Held in collaboration with the Birkbeck Institute for Social Research (BISR), this Astrea event took a light-hearted approach to understanding the value of taking time out to care for yourself.

I am relaxed … I am alert … I am relaxed and alert at the same time.

Reciting meditative platitudes with mobile phones clasped firmly between hands in prayer pose, Sophie Huckfield and Sophie Bullock (together known as Ambience Factory)’s portrayal of the modern worker’s idea of taking ‘time out’ was simultaneously eye-wateringly funny and alarmingly close to the bone.

While convincingly masquerading as Chief Happiness Officer and Chief Resilience Officer, the pair’s real aim is to use play and comedy to investigate work practices.

Kicking off Thursday’s Astrea workshop on taking time out, Ambience Factory’s performance parodied some of the ways in which modern organisations pay lip service to work life balance, from mandatory mindfulness to unhelpful advice such as “don’t give in to stress: get over it.”

The science behind rest

The ice-breaking introduction was followed by a panel discussion featuring Ambience Factory, Dr Caroline Kamau (Organizational Psychology), Prof Felicity Callard (director of BISR) and Lise Groenvold (former graduate intern of Birkbeck Institute of the Humanities and BISR), and chaired by Lou Miller, BISR manager. The panellists began by exploring our understanding of rest. The picture that each of us conjure into our minds with the word ‘rest’ is likely to be very different. As one panellist put it: “Doctors will prescribe rest to patients, but rest is an undetermined term. While for one person, going for a run at 6am will put them in the most restful state of mind, for someone else, that won’t be the case.”

Historically, scientists have had a very black and white view of rest: you’re either doing a task or you aren’t. But social scientists are now collaborating with neuroscientists to show that some parts of the brain are far more active when we’re off task, pointing to prolonged benefits of taking regular moments of rest.

You are not alone

Another key point that came out of the discussion was the idea that people often feel that they must deal with stress in isolation. Dr Caroline Kamau from the Department of Organizational Psychology, whose research explores burnout and stress in NHS doctors, highlighted the severity of the issue – doctors suffering sleep problems or alcohol abuse caused by stress may be struck off – but also the fact that this is surprisingly common: “We want to normalise stress for doctors and find out the mechanisms of it.”

Stigma and guilt

Audience questions focused on the feelings of guilt that are so common when we take time to rest. Often, we feel we are letting colleagues, friends and family members down by prioritising ourselves. These feelings of guilt are a symptom of a culture where success is equated with busy-ness. These issues are social and it is everyone’s responsibility, including employers’, to introduce policies and enforce rules around absence, sick leave and working hours, to ensure everyone is well rested enough to work at their best.

Stress less

Based on her research, Dr Kamau hosted an adapted version of her Working Stress board game and app. Playing head to head (or in this case, table to table), each team had to not only use their knowledge and understanding of stress to answer multiple-choice questions, but also have open discussions about how we deal with stress and whether our strategies might be helpful or maladaptive.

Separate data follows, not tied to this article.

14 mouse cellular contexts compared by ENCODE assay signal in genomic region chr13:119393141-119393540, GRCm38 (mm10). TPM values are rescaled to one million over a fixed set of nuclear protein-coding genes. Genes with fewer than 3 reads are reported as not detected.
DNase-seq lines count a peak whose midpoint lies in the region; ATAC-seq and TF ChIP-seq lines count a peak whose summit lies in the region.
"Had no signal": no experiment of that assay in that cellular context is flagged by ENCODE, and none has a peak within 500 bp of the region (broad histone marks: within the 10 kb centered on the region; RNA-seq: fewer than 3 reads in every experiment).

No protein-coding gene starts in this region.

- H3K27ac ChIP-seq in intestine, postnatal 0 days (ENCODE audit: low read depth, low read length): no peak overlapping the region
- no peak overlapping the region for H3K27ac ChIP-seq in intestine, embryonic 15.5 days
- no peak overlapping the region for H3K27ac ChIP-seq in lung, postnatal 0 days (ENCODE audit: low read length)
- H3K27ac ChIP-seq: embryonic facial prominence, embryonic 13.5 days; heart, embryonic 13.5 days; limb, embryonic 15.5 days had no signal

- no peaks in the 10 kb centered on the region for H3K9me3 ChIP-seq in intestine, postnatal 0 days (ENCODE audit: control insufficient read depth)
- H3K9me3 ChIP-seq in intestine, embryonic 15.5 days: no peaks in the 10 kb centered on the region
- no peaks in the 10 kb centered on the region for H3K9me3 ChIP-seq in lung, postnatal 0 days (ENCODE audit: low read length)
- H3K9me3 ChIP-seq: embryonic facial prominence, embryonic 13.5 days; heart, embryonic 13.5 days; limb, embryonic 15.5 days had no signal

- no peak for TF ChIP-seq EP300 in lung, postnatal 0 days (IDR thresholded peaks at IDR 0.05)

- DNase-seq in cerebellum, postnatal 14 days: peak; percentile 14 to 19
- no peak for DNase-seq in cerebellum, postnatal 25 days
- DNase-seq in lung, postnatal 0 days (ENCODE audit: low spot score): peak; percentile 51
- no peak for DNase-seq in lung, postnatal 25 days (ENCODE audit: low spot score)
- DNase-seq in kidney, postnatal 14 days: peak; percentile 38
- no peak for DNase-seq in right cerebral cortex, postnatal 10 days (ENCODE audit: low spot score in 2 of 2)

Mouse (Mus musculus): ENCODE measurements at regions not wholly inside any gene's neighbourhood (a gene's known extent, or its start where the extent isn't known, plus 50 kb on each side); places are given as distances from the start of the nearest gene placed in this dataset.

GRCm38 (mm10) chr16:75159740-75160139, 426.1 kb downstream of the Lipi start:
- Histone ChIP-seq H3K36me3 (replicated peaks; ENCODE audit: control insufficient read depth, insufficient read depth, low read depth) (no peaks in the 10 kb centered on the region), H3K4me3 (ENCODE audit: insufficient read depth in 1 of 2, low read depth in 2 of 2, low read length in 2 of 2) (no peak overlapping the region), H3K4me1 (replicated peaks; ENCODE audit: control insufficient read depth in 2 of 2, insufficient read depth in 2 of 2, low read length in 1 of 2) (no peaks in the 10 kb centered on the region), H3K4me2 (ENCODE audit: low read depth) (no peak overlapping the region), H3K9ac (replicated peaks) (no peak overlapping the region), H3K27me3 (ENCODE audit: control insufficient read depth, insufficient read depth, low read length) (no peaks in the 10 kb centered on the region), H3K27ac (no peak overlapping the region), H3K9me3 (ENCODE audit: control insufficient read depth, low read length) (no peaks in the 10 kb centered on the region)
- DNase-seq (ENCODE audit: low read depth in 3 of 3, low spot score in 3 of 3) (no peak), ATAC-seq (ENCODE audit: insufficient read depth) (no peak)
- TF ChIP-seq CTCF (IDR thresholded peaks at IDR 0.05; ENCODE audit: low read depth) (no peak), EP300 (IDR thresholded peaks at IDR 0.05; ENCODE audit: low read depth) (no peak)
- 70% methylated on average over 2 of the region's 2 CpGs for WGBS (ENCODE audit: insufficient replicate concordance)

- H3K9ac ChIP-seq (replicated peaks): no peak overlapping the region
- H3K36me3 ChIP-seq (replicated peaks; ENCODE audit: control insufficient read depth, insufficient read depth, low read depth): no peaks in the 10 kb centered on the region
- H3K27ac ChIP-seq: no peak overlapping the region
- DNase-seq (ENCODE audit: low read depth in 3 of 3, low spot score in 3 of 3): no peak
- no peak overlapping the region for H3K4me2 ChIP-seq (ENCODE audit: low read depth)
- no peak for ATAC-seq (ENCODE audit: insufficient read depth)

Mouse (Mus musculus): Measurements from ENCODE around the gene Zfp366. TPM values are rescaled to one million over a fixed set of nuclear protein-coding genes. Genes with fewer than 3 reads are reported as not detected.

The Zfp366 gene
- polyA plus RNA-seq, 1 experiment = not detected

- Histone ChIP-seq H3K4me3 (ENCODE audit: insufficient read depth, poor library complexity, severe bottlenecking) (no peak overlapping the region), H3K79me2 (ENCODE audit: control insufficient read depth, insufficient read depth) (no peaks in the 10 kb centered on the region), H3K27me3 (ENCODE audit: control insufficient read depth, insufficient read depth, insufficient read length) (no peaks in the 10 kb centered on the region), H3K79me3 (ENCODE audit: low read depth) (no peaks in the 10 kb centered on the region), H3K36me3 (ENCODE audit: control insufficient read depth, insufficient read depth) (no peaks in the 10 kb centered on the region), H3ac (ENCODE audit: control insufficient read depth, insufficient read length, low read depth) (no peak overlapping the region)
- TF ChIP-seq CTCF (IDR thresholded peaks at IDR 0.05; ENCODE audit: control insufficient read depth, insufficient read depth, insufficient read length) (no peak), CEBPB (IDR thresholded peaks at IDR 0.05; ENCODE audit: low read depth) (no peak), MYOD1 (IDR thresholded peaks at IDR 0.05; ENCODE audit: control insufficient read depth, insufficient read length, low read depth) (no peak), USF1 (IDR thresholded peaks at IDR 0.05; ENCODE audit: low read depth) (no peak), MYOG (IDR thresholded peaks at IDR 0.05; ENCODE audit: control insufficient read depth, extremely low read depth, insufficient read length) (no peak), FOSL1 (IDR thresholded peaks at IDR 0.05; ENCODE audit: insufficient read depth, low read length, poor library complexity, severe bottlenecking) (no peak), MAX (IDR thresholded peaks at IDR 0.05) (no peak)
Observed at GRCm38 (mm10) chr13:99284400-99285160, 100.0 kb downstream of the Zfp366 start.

There was even a task to develop and draw a novel idea for stress-relief in the workplace. The results ranged from the sensible to the bizarre. Some of the innovative ideas – inspired by the tech solutions hailed by the likes of Google but satirised by Ambience Factory — included a sustainable outburst booth (or SOB) for controlled venting of frustration through crying, and the popular Positivity Portal for My Birkbeck, which displays positive messages to boost your motivation – no PIN required! It was a hilarious end to a stress-busting event.

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CIMR hosts Department for Business, Energy & Industrial Strategy Roundtable

The workshop brought together key academic and policy colleagues to consider how best to support the development of management and leadership skills in SMEs.

Birkbeck’s Professor Helen Lawton Smith with Maja Savic from the Department of Business, Energy & Industrial Strategy.

Adoption of management practices such as IT systems and strategic management improve productivity and performance by boosting employee motivation and enhancing entrepreneurial behaviour in organisations. Strong leadership and management skills are essential for embedding these productivity-enhancing practices.

The Business Productivity Team at the Department for Business, Energy & Industrial Strategy (BEIS) are looking to understand which management and leadership skills are associated with adopting key management practices and what types of curriculum result in the development of these skills.

This is building on the findings of the Business Productivity Review, announced in November. This includes actions being taken forward such as closer working with intermediaries, the development of a Small Business Leadership Programme, Management Knowledge Transfer Partnerships and peer to peer networks.  These programmes aim to give small business leaders the time, the tools and the capabilities to identify and exploit knowledge that will support their business development.

Hosted by CIMR, this workshop brought together senior academics from UK business schools and business growth experts, including representatives from Be the Business and the Chartered Management Institute.

Among the issues addressed in the discussion were the current barriers to SME leaders accessing support; learnings to be taken from successful international initiatives such as Innovation Norway; the kinds of problems and opportunities that the programme might support SME leaders to explore; and the need for a logical, research-informed framework for skills development.